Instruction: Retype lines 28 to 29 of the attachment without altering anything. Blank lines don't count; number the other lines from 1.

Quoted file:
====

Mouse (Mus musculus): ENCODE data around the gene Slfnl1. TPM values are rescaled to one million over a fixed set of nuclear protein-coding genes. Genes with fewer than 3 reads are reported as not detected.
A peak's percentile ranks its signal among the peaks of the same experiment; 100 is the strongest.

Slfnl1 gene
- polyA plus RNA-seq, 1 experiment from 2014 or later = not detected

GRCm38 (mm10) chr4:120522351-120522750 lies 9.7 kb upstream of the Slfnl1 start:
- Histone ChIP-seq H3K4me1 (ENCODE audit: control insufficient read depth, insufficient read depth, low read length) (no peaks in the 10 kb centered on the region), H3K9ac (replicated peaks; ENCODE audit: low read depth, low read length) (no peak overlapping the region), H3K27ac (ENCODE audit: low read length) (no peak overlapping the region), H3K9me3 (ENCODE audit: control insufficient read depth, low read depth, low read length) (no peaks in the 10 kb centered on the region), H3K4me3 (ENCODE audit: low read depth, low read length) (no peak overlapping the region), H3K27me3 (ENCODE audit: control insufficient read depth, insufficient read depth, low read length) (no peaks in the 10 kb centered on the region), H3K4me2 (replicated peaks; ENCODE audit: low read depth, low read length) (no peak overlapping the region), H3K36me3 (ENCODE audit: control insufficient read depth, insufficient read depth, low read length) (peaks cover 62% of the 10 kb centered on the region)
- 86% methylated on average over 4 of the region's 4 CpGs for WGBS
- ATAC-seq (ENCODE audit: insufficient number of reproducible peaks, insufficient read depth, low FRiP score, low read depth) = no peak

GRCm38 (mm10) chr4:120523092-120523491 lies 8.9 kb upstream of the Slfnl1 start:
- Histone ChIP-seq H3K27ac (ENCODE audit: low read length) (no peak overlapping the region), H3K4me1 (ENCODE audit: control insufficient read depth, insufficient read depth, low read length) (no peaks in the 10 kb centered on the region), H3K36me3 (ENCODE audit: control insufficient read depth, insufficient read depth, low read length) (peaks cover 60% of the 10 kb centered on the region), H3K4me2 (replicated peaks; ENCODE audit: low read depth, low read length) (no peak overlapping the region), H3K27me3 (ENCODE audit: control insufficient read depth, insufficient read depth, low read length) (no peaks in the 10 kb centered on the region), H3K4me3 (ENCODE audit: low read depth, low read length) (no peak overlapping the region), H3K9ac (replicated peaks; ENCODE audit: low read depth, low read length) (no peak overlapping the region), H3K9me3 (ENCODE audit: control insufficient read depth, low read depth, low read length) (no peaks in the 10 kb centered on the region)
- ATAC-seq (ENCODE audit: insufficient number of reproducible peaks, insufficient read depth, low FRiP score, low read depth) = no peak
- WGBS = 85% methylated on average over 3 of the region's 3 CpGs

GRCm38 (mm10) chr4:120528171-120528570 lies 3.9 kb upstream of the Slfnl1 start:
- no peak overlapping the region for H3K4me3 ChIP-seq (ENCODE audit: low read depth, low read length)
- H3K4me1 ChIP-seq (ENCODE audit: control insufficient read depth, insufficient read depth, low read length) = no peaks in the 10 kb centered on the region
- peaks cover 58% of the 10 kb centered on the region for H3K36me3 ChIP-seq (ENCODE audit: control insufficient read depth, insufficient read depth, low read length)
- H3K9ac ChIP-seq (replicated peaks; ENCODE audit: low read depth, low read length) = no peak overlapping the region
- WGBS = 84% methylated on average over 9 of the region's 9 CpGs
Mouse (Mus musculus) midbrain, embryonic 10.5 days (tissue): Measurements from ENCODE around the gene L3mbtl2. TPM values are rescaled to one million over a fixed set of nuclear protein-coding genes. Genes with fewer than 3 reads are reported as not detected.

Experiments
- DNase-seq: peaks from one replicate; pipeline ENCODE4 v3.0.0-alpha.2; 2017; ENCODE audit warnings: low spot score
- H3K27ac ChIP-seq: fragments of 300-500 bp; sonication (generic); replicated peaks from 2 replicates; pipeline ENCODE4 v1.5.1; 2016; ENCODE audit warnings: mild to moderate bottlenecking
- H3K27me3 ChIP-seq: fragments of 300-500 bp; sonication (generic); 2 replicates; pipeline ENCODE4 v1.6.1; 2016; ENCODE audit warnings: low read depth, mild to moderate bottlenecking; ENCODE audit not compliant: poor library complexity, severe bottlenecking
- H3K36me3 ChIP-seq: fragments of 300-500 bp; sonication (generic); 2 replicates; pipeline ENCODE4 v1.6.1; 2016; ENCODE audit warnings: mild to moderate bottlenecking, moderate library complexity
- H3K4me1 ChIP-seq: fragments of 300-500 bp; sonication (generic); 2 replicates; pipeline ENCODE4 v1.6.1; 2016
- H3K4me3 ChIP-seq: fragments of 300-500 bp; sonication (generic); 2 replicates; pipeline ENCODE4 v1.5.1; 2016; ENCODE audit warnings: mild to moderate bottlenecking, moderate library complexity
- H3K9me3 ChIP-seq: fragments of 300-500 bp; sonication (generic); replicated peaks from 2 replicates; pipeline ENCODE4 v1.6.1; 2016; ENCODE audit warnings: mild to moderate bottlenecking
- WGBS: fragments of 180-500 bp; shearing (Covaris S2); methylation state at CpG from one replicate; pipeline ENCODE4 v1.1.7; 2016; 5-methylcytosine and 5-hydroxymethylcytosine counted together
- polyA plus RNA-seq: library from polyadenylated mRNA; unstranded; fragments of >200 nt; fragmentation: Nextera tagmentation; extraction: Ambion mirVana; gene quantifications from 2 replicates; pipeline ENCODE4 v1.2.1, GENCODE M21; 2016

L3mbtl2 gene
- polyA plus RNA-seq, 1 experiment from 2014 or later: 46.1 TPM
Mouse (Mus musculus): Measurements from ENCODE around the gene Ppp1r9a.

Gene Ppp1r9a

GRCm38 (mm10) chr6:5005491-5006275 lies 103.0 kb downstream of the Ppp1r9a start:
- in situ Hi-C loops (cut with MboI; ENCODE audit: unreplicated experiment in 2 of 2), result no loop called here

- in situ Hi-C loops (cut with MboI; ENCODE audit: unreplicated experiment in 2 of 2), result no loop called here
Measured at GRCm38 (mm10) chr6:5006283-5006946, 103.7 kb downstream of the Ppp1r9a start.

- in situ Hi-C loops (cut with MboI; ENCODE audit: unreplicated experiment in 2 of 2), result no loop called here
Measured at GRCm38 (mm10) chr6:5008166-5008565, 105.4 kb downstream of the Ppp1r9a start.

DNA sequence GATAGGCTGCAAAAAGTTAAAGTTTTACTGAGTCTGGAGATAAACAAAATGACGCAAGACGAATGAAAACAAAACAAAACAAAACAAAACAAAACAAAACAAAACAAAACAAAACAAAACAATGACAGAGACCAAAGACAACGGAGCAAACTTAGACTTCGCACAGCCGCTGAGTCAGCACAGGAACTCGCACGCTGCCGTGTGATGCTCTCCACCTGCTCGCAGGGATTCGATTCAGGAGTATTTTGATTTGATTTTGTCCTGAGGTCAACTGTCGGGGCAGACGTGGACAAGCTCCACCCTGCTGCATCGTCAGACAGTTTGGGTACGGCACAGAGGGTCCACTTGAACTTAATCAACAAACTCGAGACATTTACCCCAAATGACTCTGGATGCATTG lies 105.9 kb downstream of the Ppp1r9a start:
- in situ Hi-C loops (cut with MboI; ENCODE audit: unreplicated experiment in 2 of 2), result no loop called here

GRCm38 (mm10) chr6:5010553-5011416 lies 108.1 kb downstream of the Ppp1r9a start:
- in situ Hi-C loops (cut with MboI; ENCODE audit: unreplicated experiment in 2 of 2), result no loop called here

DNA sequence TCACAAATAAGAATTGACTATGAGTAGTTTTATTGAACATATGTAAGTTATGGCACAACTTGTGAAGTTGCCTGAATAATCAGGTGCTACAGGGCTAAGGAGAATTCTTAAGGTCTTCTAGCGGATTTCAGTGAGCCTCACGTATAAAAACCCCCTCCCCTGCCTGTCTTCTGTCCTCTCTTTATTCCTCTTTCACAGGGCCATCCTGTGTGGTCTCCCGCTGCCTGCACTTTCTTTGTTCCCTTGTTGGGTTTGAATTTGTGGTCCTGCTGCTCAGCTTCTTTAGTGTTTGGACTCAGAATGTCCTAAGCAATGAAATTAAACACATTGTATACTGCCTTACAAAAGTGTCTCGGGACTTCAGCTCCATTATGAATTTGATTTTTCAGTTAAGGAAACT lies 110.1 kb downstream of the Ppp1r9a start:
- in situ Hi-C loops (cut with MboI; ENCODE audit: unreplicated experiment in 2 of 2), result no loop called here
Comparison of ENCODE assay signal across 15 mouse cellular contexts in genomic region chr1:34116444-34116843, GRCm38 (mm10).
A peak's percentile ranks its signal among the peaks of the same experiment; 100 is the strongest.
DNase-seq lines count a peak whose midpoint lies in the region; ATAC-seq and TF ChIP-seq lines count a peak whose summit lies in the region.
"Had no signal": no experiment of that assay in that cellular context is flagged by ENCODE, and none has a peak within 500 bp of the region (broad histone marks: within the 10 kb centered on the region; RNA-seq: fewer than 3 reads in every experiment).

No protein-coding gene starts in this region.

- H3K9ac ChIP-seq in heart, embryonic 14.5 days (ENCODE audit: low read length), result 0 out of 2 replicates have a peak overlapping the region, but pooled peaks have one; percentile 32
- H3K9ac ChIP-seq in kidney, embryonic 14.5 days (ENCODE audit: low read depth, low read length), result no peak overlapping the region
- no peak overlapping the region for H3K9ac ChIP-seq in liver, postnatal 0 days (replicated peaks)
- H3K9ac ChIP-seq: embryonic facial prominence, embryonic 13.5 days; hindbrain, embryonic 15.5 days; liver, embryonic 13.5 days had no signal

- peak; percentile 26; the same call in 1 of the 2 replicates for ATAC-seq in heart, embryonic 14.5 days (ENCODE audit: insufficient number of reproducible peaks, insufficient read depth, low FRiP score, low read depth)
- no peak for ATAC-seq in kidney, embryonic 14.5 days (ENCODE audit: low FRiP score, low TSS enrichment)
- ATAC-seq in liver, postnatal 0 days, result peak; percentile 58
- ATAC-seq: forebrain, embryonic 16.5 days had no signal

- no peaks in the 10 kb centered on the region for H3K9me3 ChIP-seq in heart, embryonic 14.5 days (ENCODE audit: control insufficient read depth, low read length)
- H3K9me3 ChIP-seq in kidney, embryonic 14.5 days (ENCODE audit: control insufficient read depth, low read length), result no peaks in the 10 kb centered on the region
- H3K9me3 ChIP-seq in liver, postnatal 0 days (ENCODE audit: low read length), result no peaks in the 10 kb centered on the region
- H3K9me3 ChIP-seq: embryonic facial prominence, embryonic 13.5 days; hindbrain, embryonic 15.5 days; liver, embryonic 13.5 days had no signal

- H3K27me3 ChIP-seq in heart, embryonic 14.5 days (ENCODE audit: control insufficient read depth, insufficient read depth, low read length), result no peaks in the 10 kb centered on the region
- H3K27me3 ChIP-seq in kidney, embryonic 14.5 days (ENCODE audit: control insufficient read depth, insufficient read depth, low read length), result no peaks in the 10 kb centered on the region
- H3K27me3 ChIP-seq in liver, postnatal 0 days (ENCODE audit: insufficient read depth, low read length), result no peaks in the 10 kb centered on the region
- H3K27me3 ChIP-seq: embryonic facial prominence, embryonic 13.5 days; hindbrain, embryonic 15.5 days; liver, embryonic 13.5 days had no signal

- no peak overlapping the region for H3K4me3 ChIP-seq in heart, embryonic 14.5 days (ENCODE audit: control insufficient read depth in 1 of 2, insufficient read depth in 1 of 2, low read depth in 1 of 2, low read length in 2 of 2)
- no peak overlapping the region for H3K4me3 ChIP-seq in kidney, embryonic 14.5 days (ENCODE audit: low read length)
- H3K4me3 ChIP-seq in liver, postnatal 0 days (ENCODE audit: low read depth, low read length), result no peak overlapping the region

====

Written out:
- WGBS: fragments of 180-500 bp; shearing (Covaris S2); methylation state at CpG from one replicate; pipeline ENCODE4 v1.1.7; 2016; 5-methylcytosine and 5-hydroxymethylcytosine counted together
- polyA plus RNA-seq: library from polyadenylated mRNA; unstranded; fragments of >200 nt; fragmentation: Nextera tagmentation; extraction: Ambion mirVana; gene quantifications from 2 replicates; pipeline ENCODE4 v1.2.1, GENCODE M21; 2016